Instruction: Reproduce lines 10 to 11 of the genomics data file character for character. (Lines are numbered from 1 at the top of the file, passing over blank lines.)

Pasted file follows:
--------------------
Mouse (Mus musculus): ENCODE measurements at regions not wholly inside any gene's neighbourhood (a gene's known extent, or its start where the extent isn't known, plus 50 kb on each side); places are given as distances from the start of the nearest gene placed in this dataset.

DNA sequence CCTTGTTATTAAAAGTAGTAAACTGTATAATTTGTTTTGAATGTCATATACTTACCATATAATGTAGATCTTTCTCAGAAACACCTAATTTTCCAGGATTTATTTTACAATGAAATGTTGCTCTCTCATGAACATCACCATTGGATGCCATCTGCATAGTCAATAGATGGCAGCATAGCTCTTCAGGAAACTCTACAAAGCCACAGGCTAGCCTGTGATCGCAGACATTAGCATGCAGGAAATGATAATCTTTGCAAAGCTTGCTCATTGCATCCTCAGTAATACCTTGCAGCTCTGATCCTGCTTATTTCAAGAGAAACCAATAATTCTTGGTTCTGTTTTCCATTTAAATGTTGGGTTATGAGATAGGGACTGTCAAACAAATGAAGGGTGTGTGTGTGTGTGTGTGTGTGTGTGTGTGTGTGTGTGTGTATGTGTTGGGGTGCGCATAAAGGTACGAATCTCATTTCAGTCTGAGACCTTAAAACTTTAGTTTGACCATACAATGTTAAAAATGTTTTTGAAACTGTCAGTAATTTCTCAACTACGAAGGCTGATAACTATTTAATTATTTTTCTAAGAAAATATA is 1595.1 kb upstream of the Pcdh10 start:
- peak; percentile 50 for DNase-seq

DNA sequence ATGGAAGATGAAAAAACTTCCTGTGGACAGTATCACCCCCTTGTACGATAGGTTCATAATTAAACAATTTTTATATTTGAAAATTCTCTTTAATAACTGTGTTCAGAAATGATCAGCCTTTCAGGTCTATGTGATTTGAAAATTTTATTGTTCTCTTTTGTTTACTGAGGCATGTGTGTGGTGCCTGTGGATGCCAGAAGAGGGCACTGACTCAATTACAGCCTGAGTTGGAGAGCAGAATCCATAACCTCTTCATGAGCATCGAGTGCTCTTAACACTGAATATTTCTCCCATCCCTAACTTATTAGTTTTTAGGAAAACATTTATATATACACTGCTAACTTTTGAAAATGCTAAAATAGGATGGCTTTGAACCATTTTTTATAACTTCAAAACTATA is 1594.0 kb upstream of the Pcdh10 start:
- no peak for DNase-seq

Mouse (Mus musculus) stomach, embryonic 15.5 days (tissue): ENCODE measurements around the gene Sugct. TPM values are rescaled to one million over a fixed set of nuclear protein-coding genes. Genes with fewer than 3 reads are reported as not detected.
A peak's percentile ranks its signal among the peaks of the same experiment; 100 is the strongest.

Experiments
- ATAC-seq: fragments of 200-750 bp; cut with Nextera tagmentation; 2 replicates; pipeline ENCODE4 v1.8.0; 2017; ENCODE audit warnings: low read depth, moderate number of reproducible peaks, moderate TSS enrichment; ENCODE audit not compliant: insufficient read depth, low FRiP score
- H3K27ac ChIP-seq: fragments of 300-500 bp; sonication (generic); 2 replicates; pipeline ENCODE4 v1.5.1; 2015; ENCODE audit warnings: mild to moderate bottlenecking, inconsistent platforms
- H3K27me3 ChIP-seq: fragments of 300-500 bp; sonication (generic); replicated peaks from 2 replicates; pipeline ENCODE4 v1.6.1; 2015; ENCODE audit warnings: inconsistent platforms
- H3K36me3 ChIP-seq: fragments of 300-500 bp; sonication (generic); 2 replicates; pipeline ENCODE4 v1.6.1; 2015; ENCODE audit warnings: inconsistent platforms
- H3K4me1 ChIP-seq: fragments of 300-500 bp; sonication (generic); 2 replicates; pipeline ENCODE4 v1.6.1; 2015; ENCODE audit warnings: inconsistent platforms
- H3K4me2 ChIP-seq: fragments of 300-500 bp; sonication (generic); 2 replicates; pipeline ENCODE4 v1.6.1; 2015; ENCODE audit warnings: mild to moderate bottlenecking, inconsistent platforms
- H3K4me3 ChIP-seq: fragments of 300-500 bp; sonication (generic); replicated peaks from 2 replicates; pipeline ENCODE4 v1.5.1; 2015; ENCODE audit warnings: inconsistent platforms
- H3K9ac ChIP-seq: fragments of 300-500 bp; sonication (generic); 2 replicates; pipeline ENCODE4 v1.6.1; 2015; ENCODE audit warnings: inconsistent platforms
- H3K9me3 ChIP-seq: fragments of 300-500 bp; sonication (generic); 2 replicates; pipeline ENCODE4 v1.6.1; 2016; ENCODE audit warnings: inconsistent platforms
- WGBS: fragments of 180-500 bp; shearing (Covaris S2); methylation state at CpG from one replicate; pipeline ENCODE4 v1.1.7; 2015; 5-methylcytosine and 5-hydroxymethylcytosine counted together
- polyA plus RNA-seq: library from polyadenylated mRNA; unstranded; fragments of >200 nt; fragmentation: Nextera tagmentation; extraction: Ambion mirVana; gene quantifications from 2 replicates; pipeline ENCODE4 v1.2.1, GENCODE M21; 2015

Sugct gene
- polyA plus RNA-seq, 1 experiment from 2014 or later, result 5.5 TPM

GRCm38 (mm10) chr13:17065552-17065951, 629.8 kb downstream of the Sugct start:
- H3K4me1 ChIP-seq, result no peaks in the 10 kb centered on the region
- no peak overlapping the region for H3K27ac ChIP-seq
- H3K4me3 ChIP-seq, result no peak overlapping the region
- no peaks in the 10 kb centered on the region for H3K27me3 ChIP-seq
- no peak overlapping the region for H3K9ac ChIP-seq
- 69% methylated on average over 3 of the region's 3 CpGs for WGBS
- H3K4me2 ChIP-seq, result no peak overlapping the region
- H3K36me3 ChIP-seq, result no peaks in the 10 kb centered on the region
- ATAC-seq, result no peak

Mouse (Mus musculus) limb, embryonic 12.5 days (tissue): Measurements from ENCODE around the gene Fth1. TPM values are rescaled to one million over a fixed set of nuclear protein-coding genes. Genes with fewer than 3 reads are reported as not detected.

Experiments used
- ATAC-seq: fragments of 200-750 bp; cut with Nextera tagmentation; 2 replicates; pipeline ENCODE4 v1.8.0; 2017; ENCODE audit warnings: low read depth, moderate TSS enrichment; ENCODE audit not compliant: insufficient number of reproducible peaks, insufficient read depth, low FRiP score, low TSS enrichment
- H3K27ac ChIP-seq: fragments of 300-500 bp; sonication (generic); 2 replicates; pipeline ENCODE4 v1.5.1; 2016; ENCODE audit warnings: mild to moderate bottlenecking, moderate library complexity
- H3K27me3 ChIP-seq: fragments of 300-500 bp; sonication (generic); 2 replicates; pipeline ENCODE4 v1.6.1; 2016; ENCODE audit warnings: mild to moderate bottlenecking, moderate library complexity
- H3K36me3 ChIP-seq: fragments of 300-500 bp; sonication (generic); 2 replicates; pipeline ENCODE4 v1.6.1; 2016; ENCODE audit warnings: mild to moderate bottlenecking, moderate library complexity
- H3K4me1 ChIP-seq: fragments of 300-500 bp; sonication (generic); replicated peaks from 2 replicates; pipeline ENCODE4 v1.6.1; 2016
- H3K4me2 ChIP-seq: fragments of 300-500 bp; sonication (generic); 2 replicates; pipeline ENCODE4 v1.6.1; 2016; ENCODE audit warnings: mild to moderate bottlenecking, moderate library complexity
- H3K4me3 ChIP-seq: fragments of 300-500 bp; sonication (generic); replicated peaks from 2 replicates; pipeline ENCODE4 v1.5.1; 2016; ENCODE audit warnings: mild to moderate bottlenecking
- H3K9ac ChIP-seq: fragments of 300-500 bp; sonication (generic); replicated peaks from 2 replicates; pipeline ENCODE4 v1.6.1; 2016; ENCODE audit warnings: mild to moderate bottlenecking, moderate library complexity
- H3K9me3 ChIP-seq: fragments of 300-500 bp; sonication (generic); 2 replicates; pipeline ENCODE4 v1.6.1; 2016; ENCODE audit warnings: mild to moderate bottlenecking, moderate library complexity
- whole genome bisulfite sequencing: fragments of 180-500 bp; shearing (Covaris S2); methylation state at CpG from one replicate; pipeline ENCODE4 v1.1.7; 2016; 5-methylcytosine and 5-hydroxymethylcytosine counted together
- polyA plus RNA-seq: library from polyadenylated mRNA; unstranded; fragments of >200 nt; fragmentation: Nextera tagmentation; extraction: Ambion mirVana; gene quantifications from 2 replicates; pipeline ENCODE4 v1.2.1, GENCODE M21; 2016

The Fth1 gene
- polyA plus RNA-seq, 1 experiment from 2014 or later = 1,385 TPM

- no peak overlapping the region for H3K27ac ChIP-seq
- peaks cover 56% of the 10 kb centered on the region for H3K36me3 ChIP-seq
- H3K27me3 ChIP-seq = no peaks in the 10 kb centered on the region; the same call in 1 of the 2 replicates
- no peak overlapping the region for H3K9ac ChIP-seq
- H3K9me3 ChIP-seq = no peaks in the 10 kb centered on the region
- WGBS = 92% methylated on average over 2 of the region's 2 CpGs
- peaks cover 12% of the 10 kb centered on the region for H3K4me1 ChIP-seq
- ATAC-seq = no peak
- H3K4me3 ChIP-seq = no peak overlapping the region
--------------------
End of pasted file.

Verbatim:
- H3K27ac ChIP-seq: fragments of 300-500 bp; sonication (generic); 2 replicates; pipeline ENCODE4 v1.5.1; 2015; ENCODE audit warnings: mild to moderate bottlenecking, inconsistent platforms
- H3K27me3 ChIP-seq: fragments of 300-500 bp; sonication (generic); replicated peaks from 2 replicates; pipeline ENCODE4 v1.6.1; 2015; ENCODE audit warnings: inconsistent platforms